- PhD in progress: Jaechul Lee, Energy-Performance Trade-Off in Optical Network-on-Chip, Dec. 2018, D. Chillet, C. Killian.
- PhD in progress: Thibaut Marty, Compiler support for speculative custom hardware accelerators, Sep. 2017, T. Yuki, S. Derrien.
- PhD in progress: Romain Mercier, Fault Tolerant Network on Chip for Deep Learning Algorithms, Oct. 2018, D. Chillet, C. Killian, A. Kritikakou.
- PhD in progress: Louis Narmour, Revisiting memory allocation in tyeh polyhedral model, Sep. 2019, S. Derrien, T. Yuki and S. Rajopadhye (co-tutelle between Université de Rennes 1 and Colorado State University).
- PhD in progress: Davide Pala, Non-Volatile Processors for Intermittently-Powered Computing Systems, Jan. 2018, O. Sentieys, I. Miro-Panades (CEA LETI).
- PhD in progress: Leo Pradels, Constrained optimization of FPGA accelerators for embedded deep convolutional neural networks, Dec. 2020, D. Chillet, O. Sentieys, S. Filip.
- PhD in progress: Yuxiang Xie, Efficient Low-Precision Training for Deep Learning Accelerators, Oct. 2020, O. Sentieys.
Members of the team participated in the national science festival (Fête de la Science) in Lannion, October, with demonstrations on wireless sensor networks, body sensor network, and digital circuit design.
9 Scientific production
9.1 Major publications
- 1 incollectionEnergy-Efficient Reconfigurable ProcesssorsLow Power Electronics DesignComputer Engineering, Vol 1CRC PressAugust 2004, 20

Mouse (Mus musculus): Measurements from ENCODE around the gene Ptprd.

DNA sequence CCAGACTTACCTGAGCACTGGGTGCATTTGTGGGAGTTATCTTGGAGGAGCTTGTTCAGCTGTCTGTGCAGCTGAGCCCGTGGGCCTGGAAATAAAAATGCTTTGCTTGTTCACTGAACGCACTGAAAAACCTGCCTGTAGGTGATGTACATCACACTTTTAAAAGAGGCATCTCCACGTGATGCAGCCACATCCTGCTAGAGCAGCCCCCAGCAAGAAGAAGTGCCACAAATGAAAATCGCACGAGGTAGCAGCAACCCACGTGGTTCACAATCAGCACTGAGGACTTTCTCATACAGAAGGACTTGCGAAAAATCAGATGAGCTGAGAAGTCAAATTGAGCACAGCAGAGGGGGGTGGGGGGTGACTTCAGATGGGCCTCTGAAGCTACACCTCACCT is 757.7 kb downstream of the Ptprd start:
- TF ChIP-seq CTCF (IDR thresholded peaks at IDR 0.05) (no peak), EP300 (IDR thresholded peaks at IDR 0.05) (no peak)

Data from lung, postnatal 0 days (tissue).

- 2 inbookHigh-Level Synthesis From Algorithm to Digital CircuitP. CoussyA. MorawiecSpringer Netherlands2008, 12215-230URL: http://dx.doi.org/10.1007/978-1-4020-8588-8
- 3 articleDynamic Memory Access Management for High-Performance DSP Applications Using High-Level SynthesisIEEE Transactions on VLSI Systems16112008, 1454-1464
- 4 inproceedings Design Flow and Run-Time Management for Compressed FPGA Configurations IEEE/ACM Design, Automation and Test in Europe (DATE) March 2015
- 5 articleBridging the Chasm Between MDE and the World of CompilationJournal of Software and Systems Modeling (SoSyM)114October 2012, 581-597
- 6 articleConstraint Programming Approach to Reconfigurable Processor Extension Generation and Application CompilationACM transactions on Reconfigurable Technology and Systems (TRETS)52June 2012, 1-38
- 7 inproceedings Automatic Floating-point to Fixed-point Conversion for DSP Code Generation Proc. ACM/IEEE CASES October 2002
- 8 inproceedings Automatic Evaluation of the Accuracy of Fixed-point Algorithms IEEE/ACM Design, Automation and Test in Europe (DATE-02) Paris March 2002